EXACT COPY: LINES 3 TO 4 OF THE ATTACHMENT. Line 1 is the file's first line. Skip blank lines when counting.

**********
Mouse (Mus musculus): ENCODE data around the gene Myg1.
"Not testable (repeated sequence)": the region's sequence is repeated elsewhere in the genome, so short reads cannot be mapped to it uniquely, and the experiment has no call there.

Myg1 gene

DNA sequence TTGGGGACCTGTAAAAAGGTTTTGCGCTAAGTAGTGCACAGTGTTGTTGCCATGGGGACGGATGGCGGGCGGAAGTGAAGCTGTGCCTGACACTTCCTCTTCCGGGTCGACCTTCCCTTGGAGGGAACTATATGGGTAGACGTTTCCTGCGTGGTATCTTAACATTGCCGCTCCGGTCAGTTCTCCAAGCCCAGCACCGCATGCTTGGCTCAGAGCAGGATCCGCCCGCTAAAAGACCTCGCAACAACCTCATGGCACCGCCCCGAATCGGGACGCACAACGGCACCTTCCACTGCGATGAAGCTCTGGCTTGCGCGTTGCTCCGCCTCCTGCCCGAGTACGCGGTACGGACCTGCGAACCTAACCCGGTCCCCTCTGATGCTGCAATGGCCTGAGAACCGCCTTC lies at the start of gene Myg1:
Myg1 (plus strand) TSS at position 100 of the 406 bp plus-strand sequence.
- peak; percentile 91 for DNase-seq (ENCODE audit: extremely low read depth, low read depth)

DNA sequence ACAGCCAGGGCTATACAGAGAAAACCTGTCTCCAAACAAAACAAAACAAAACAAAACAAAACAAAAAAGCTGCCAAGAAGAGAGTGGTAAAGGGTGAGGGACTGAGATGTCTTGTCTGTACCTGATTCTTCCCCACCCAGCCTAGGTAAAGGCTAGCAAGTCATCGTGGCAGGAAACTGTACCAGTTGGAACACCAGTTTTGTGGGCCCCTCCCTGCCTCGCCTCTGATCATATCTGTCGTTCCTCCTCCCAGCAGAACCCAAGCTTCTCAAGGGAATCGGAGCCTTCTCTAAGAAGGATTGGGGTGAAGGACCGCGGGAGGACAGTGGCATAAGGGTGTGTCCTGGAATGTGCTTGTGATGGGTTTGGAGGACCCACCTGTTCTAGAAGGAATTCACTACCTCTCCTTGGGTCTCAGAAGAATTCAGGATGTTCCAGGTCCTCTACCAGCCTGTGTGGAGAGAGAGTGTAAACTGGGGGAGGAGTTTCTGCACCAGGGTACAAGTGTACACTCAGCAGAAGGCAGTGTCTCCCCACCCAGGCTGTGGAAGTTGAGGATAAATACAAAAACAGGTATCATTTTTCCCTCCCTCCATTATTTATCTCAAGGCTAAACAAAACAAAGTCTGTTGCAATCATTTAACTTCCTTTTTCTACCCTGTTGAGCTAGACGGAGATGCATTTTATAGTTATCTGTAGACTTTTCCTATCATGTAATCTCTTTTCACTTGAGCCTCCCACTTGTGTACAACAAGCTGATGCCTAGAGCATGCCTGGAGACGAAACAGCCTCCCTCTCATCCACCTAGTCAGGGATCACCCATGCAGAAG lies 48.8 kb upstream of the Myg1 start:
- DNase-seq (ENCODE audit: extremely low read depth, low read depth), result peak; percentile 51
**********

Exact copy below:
Myg1 gene

DNA sequence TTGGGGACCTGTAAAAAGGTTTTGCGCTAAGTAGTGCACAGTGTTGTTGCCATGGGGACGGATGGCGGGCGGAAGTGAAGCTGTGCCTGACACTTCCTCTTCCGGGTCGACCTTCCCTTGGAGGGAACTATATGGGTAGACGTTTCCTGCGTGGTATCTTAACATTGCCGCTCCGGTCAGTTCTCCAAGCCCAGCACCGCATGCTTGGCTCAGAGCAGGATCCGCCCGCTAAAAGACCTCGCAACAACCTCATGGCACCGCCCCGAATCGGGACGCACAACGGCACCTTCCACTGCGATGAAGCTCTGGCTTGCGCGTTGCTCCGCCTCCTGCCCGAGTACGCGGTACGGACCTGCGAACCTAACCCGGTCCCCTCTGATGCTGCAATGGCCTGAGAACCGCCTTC lies at the start of gene Myg1: